The United States is mainly held responsible for all of the troubles in the Middle East according to the terrorists. But if it is a war or jihad against the West, why not include Europe and Russia in the west? What if China and Russia were as equally powerful as the United States? It would take much of the burden of globalization from the United States. The United States is the only country which is going after terrorists on the ground, and that makes its economy and stability vulnerable to new threats. The separation of power between several nations will help to resolve this problem.

Every single nation has to be equally involved to fight international terrorism; otherwise, the world will face the third world war soon. Majid Tehranian argues the same issue and largely blames globalization for the expansion of international terrorism. “Thanks largely to the digital revolution of the 1970s, the introduction of the internet, electronic fund transfers, and other global networks of news, data, and images, we now find ourselves in a truly global village” (Tehranian 391). Another great example to compare the progress of technology, especially the internet, with terrorism is provided by Lionel F.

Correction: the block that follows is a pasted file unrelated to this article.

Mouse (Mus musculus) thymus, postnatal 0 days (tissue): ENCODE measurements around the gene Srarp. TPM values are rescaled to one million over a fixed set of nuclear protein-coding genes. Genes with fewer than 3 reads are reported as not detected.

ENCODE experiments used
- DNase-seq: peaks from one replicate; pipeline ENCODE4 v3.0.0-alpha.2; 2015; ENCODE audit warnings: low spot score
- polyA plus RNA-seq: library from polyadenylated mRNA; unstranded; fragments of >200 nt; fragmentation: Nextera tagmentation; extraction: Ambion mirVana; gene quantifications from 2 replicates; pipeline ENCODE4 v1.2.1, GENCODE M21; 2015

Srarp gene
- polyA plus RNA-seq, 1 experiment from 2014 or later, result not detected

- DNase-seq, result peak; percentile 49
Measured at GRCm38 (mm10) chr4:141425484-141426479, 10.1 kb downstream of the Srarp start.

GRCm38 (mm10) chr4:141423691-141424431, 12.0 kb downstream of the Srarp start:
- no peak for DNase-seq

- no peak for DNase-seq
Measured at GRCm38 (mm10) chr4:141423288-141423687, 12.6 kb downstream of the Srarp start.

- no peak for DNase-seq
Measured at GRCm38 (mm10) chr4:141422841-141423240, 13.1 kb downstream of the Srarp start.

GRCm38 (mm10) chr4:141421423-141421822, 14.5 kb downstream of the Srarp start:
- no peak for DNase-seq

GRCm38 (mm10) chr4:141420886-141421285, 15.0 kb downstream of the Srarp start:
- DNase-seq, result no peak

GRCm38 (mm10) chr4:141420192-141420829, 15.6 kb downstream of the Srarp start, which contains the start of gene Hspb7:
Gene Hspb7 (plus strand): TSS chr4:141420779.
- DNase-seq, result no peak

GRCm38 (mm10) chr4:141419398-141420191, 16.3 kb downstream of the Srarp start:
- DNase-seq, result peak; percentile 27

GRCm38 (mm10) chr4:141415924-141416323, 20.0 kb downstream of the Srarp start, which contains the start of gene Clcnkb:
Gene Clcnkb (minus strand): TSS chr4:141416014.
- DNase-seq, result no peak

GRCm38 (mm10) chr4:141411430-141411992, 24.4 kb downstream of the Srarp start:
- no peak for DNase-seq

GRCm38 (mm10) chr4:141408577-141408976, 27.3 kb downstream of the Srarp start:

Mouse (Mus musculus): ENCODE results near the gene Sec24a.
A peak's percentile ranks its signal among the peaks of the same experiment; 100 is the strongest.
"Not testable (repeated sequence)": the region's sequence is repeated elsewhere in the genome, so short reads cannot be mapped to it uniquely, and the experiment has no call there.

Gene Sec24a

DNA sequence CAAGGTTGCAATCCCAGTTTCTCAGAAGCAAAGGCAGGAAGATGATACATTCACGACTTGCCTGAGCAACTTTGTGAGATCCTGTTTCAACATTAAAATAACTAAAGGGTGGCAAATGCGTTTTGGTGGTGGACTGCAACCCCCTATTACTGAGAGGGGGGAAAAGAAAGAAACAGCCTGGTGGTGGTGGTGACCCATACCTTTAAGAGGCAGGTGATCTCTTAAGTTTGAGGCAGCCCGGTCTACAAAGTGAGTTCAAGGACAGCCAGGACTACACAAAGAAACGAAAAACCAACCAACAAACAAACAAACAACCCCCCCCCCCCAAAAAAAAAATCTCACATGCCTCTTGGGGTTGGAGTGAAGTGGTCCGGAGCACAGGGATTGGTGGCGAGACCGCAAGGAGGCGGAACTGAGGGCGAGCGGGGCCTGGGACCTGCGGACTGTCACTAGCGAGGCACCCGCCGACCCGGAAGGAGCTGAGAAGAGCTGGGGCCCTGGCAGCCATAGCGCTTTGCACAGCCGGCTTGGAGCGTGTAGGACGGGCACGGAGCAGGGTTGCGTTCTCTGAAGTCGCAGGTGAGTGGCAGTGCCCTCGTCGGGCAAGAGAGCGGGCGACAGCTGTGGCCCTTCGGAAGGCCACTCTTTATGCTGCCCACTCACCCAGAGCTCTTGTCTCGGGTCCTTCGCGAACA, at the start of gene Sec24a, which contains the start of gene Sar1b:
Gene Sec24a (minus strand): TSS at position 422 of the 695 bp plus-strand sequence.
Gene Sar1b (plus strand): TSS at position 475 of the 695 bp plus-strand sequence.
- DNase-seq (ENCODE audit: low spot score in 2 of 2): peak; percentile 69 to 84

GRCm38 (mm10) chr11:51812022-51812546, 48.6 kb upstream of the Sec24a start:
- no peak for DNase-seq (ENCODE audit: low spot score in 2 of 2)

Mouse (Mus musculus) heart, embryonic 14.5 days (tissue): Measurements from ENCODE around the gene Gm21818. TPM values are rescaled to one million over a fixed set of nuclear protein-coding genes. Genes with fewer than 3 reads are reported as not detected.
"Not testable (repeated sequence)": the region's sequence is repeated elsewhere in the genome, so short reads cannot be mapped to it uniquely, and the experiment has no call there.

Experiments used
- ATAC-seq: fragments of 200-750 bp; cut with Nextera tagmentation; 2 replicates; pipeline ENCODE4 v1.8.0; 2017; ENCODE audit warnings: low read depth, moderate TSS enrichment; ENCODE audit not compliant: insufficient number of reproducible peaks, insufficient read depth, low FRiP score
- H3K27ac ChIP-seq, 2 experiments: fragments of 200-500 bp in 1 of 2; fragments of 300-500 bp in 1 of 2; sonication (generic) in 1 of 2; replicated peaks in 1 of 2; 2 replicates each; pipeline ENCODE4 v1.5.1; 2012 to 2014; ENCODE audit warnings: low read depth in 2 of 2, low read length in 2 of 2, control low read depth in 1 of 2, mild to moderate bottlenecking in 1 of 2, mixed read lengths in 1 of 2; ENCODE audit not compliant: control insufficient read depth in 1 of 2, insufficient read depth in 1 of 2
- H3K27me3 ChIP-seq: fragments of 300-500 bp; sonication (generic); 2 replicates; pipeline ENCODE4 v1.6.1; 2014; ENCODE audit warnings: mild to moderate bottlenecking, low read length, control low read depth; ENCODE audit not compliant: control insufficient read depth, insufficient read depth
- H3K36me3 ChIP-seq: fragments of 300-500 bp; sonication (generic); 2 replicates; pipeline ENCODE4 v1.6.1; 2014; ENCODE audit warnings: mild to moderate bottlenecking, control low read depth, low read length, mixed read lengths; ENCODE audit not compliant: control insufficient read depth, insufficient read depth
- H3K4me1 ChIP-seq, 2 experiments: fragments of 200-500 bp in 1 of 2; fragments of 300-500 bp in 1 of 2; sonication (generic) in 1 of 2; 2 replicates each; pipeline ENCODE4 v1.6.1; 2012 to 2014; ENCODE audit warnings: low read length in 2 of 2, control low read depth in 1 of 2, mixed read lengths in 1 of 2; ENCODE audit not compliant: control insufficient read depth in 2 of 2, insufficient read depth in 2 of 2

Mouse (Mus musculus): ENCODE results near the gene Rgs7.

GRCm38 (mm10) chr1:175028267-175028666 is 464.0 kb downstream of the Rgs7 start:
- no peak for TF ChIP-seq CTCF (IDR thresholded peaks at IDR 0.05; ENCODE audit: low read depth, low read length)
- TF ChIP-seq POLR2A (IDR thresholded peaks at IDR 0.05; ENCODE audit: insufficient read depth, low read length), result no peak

Stapley. He compares the development of Al-Qaeda with the progress of the World Wide Web (see Table 1). Terrorism can be seen throughout history. The term terrorism was widely used for anti-governmental groups formed in Northern Ireland and Italy. They used violence against civilians and showed their brutality to people. In Northern Ireland, they were the IRA and the ETA in Spain. Later in the eighties, terrorists were recognized in Israeli-Palestine conflicts (Wieviorka 321). International terrorism became mostly Islamist terrorism. Terrorist organizations such as Hezbollah and Al-Qaeda made their actions global.

The most spectacular and brutal example of their actions was the attack on September 11, 2001. Before September 11 of 2001, not many people knew about Al-Qaeda. Especially the western world was unaware of the Islamic fundamentalists. Robert K. Schaeffer, the author of Understanding Globalization wrote that today’s terrorism has roots in the 1947-1948 and 1979-1980 wars. Several events happened between 1947 and 1948, the war of India and Pakistan over the province of Kashmir, the revolution of 1979 in Iran by Khomeini and religious leaders to overthrow the westernized dynasty of Pahlavi (221).